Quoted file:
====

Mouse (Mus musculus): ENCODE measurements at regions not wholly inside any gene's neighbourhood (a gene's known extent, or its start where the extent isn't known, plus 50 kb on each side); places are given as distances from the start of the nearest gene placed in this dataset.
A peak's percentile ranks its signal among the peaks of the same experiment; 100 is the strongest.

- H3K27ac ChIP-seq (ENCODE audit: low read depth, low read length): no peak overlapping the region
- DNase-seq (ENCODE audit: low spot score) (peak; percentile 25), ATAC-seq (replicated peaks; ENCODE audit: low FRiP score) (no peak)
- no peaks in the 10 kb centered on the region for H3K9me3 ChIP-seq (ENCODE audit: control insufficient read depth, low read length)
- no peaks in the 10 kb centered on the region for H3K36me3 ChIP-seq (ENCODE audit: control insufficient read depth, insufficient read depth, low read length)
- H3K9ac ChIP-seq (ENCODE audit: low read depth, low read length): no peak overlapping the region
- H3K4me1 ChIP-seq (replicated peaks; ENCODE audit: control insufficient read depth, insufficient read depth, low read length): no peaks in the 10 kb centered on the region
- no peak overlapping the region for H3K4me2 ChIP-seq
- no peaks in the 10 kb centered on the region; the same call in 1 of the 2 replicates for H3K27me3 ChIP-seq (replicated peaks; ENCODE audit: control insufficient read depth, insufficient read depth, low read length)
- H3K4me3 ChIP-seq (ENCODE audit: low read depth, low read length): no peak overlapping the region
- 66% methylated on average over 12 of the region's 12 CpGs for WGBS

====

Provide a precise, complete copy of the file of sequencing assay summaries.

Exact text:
Mouse (Mus musculus): ENCODE measurements at regions not wholly inside any gene's neighbourhood (a gene's known extent, or its start where the extent isn't known, plus 50 kb on each side); places are given as distances from the start of the nearest gene placed in this dataset.
A peak's percentile ranks its signal among the peaks of the same experiment; 100 is the strongest.

- H3K27ac ChIP-seq (ENCODE audit: low read depth, low read length): no peak overlapping the region
- DNase-seq (ENCODE audit: low spot score) (peak; percentile 25), ATAC-seq (replicated peaks; ENCODE audit: low FRiP score) (no peak)
- no peaks in the 10 kb centered on the region for H3K9me3 ChIP-seq (ENCODE audit: control insufficient read depth, low read length)
- no peaks in the 10 kb centered on the region for H3K36me3 ChIP-seq (ENCODE audit: control insufficient read depth, insufficient read depth, low read length)
- H3K9ac ChIP-seq (ENCODE audit: low read depth, low read length): no peak overlapping the region
- H3K4me1 ChIP-seq (replicated peaks; ENCODE audit: control insufficient read depth, insufficient read depth, low read length): no peaks in the 10 kb centered on the region
- no peak overlapping the region for H3K4me2 ChIP-seq
- no peaks in the 10 kb centered on the region; the same call in 1 of the 2 replicates for H3K27me3 ChIP-seq (replicated peaks; ENCODE audit: control insufficient read depth, insufficient read depth, low read length)
- H3K4me3 ChIP-seq (ENCODE audit: low read depth, low read length): no peak overlapping the region
- 66% methylated on average over 12 of the region's 12 CpGs for WGBS